Book and Lyrics by Bertolt Brecht; Music by Kurt Weill; English Adaptation by Marc Blitzstein
Directed and choreographed by Martha Clarke
Produced by Atlantic Theatre Company
Off Broadway, Musical Revival
Runs until 5.11.14
Linda Gross Theater, 336 W 20th Street
by Zak Risinger on 4.17.14
Michael Park and Laura Osnes in The Threepenny Opera. Photo by Kevin Garcia.
BOTTOM LINE: A marginally stale, yet determined production of an important piece of theatrical history.
The Threepenny Opera is widely viewed as a socialist critique on a capitalist world. It centers around Macheath, a ruthless criminal, and the salty characters who surround him, as they all maneuver for advantage amid a profoundly corrupt society. That's pretty much the plot. Throw in an elderly miserly couple, a young bride, a love triangle, and some whores, and you've got yourself a show. I was beyond excited to see a fresh take on this gritty tale of lust, greed, and corruption. The poster for The Atlantic Theatre Company's recent revival even boasts a pale, somewhat sinister, yet still slightly quirky band hovering over a large naked torso complete with shadowy butt crack- leading me to think that I was going to see a new, edgy, exciting and maybe even little bit dirty production of a monumental piece of theatre that debuted in 1928. I was dead wrong. Instead, the audience is presented with a stagnant yet well performed production that perhaps, sans a little bit of random nudity, feels like it could have been performed in the same manner over 80 years ago when it debuted in Germany.
Not to get too political, but what better time to remount a piece about the starving class that is refered to as "The Beggar's Opera"? Yet I feel the material could have been made more relevant. Otherwise, why exactly is it being done? In the original production, Brecht and Weill's work got people talking. It was exciting and invigorating. This production is not. In fact, on the evening that I attended two people fell asleep during the first act in front of me. I'm not saying that it's that bad, but that did happen. The music and plot are challenging for a modern audience; the actors, for the most part, do an amazing job of working with the material, but I wanted so much more. The opening rendition of the über-famous "Ballad of Mack the Knife" felt so clinical and sounded like something that might be on in the background of a dentist's office; the show tepidly went along from there. While there were glimmers of brilliance that stood out amongst the banal landscape, for the most part it all just felt a little too safe. Where was the fire? Where was the passion? Or if we're not going in that direction, where was the comedy? I don't know. Maybe that was the point. If so, the production succeeded.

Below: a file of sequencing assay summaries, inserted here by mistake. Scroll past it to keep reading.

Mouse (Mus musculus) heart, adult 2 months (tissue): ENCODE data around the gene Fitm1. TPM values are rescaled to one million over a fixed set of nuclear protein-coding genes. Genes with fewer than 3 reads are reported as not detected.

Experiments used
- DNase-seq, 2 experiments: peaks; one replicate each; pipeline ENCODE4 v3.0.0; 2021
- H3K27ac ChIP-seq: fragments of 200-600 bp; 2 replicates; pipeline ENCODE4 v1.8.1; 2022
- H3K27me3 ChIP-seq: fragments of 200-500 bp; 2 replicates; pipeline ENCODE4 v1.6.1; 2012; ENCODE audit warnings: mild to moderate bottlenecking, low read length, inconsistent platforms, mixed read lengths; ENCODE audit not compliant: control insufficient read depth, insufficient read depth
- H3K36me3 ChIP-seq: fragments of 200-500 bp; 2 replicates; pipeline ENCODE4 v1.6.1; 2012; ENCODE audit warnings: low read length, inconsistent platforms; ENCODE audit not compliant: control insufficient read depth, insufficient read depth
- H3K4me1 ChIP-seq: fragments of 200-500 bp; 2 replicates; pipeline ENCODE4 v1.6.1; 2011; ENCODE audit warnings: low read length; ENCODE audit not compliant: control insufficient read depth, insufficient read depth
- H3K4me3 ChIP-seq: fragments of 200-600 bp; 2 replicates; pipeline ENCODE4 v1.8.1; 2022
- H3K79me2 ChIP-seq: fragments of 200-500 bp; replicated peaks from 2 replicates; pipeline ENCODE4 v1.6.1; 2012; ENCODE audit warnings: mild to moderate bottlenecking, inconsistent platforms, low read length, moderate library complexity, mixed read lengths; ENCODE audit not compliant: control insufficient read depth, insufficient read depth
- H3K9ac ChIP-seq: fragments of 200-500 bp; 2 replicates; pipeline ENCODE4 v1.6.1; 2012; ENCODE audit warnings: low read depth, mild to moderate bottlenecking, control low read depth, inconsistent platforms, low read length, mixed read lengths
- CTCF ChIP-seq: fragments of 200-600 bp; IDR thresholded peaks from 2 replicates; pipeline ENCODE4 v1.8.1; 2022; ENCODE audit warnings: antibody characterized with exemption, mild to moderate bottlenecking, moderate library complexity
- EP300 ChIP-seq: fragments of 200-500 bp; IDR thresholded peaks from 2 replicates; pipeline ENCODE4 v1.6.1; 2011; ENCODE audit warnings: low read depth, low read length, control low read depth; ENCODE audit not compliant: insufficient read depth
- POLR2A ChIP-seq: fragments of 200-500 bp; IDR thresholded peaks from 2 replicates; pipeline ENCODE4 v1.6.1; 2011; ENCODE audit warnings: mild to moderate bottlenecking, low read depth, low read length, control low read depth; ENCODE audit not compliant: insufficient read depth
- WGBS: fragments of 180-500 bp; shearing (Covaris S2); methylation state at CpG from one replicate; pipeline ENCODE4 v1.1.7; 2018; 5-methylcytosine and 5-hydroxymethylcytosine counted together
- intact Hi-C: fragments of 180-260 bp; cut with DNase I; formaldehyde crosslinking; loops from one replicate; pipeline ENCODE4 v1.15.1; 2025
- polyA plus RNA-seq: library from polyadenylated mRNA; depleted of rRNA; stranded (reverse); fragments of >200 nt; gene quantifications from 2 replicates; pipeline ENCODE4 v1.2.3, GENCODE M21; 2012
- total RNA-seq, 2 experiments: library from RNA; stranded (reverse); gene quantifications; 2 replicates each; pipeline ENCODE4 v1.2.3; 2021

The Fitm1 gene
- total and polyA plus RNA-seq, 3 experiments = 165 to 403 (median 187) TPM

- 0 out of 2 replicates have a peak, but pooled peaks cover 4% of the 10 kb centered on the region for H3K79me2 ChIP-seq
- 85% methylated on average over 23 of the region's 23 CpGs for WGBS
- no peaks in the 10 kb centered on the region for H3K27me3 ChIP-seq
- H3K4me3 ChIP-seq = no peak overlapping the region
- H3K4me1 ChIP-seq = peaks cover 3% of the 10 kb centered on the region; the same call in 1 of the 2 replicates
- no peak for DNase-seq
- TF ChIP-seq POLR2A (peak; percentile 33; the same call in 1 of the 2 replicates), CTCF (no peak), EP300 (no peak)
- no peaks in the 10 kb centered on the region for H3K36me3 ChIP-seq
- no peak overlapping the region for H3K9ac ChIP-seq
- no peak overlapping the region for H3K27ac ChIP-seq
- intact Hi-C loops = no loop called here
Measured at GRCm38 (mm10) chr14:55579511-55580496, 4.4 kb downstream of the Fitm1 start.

If you are a Weill purist, you will not be disappointed. The music is sung beautifully across the board, and the orchestrations are spot on. The conductor, Fred Lassen, who is featured upstage for most of the show, even had me chuckling a few times with his reactions to the goings-on of 19th century London. Laura Osnes (Polly Peachum) is utterly spectacular as she navigates the treacherous waters of "Barbara Song." Her vocals are effortless and her acting is really sublime. She captures the hopefulness, torture, angst, despair, and longing all battling to bubble over the surface, while maintaining a poised and refined dignity. I could listen to her sing the word "perpendicular" all night long. Sally Murphy (Jenny) slays both of her big numbers. Her rendition of "Pirate Jenny" is spot on and her second act number "Solomon Song" is a master class in acting. Dripping in black lace, Murphy oozes a restrained sexuality that is equal parts heart breaking and incredibly sexy. Finally, Lilly Cooper, who was one of my favorite parts of the original Broadway company of Spring Awakening, brings powerhouse vocals and a naive sultriness to Lucy, the other object of Macheath's affections.
This production of The Threepenny Opera, while maybe not overly thrilling, is still sort of good. It's pretty to look at; there's side lighting galore; and if you've never seen a production of the show, or don't know that much about it, it's definitely worth seeing. Plus, F. Murray Abraham is in it! There also is an amazing dog who delivers several scene stealing performances. His name is Romeo, he's a giant bulldog, and he is amazing. I don't envy the actors who had to share the stage with him, and his triumphant appearance in the second act is pretty genius.
Is it all worth it in the end? Hard to say. What it lacks in action and excitement, it more than makes up for in determination. The actors and creative staff tried so hard to create the seedy underbelly of 19th century London, but it somehow fell a little flat. But what do I know? The run is selling like gangbusters and they've even extended through May 11th, so I guess they are doing something right. The Threepenny Opera might leave you wanting a little more, but the solid performances and beautiful music will, most likely, leave you satisfied enough.
(The Threepenny Opera plays at The Linda Gross Theatre, 336 West 20th Street, through May 11, 2014. Performances are Tuesdays at 7PM, Wednesdays at 2PM and 8PM, Thursdays and Fridays at 8PM, Saturdays at 2PM and 8PM, and Sundays at 2PM. There are added performances Monday May 5th and Sunday May 11th at 7PM, and no performances Saturday May 10th. Tickets are $75 and are available at AtlanticTheater.org, by calling OvationTix at 866.811.4111. There are also two tickets for each performance for 3 pennies each via a lottery. Visit the website for details.)